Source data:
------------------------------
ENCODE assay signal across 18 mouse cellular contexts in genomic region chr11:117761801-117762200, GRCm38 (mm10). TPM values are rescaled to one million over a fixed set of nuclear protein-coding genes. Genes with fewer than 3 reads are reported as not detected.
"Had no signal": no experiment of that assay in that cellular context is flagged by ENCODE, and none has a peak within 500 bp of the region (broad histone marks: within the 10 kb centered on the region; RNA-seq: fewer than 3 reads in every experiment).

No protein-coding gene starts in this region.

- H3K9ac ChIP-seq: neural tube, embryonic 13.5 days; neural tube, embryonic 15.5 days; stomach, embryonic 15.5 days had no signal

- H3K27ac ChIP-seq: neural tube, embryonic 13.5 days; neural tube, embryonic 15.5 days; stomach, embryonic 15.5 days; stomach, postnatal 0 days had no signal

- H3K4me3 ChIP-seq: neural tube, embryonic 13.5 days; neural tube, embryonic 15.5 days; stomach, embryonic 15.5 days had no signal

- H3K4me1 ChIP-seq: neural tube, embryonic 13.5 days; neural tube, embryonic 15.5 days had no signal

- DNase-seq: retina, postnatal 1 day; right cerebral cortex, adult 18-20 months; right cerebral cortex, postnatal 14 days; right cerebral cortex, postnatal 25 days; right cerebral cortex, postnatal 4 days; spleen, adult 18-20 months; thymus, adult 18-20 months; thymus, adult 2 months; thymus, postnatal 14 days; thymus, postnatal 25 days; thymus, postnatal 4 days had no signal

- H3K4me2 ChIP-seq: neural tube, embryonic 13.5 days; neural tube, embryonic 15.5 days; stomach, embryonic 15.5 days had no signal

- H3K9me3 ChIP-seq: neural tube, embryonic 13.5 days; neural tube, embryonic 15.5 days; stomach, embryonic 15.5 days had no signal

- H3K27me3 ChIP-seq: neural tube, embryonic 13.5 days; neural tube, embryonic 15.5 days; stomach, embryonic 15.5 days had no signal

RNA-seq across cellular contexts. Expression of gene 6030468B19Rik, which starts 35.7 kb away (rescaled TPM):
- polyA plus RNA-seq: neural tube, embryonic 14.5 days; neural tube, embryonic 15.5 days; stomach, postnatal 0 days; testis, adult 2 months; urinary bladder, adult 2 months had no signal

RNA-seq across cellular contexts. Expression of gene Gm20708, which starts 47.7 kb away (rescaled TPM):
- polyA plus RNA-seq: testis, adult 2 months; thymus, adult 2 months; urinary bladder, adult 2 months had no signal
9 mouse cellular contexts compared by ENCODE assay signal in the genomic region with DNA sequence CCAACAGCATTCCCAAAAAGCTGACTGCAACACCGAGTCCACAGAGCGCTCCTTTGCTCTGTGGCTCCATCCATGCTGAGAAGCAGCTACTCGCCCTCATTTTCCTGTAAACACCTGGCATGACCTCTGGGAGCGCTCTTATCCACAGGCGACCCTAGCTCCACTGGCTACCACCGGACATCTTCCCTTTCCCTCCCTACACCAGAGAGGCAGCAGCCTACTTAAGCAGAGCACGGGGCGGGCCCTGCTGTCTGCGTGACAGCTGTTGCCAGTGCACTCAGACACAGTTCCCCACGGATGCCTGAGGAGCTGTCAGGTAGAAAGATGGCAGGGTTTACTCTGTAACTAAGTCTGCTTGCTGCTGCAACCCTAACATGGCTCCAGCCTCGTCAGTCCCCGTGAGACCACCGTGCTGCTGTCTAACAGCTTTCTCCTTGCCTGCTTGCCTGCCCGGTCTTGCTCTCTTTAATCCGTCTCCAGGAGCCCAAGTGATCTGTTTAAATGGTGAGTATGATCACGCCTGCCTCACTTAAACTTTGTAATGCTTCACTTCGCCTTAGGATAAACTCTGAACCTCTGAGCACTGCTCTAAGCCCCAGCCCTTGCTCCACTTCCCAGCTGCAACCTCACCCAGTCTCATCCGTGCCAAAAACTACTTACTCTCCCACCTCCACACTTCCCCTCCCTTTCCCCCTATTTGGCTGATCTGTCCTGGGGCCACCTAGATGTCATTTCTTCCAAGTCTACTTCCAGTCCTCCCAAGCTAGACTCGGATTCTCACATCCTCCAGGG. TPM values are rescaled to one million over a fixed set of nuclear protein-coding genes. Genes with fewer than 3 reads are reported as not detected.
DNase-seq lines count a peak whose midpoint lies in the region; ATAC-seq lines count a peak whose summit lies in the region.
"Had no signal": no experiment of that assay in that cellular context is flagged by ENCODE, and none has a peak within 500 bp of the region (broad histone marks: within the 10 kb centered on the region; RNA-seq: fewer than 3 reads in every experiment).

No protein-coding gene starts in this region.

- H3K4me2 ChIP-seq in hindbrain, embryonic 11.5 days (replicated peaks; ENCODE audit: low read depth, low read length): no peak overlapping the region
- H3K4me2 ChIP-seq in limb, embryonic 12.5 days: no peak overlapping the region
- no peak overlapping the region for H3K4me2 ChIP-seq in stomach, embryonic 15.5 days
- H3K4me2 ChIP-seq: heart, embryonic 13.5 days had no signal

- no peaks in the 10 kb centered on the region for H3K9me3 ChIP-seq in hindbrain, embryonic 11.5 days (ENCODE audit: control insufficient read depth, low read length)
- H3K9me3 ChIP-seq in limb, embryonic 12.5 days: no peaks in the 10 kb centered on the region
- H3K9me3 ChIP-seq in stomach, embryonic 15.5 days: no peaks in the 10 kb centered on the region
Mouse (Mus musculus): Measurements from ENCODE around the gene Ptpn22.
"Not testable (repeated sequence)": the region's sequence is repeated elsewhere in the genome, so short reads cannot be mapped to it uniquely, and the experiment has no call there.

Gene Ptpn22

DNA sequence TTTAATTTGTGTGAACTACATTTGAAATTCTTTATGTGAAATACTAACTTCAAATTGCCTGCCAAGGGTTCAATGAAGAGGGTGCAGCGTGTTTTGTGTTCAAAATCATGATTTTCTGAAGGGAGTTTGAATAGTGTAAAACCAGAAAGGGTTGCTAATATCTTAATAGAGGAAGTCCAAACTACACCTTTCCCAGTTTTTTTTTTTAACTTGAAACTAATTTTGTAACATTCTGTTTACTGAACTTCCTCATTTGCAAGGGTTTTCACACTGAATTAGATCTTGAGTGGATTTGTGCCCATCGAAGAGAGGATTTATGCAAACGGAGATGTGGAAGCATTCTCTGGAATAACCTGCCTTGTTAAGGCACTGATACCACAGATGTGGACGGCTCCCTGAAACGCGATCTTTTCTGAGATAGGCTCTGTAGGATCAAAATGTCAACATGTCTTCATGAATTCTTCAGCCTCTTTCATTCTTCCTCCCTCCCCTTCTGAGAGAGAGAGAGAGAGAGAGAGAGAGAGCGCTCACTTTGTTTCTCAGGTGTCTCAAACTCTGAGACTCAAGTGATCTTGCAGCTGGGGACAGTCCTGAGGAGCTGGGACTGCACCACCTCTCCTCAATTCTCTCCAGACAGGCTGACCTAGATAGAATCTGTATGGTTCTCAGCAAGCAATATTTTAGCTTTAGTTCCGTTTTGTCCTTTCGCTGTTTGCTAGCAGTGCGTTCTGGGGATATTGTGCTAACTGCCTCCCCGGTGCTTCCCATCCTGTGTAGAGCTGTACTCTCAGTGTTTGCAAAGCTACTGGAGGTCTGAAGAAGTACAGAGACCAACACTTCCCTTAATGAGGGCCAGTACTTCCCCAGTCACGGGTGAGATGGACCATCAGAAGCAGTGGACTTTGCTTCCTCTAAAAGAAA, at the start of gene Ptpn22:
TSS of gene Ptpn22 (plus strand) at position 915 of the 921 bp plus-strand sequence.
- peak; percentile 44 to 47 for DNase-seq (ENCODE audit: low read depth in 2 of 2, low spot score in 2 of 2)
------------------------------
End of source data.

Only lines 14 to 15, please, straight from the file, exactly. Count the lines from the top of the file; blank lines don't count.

RNA-seq across cellular contexts. Expression of gene Gm20708, which starts 47.7 kb away (rescaled TPM):
- polyA plus RNA-seq: testis, adult 2 months; thymus, adult 2 months; urinary bladder, adult 2 months had no signal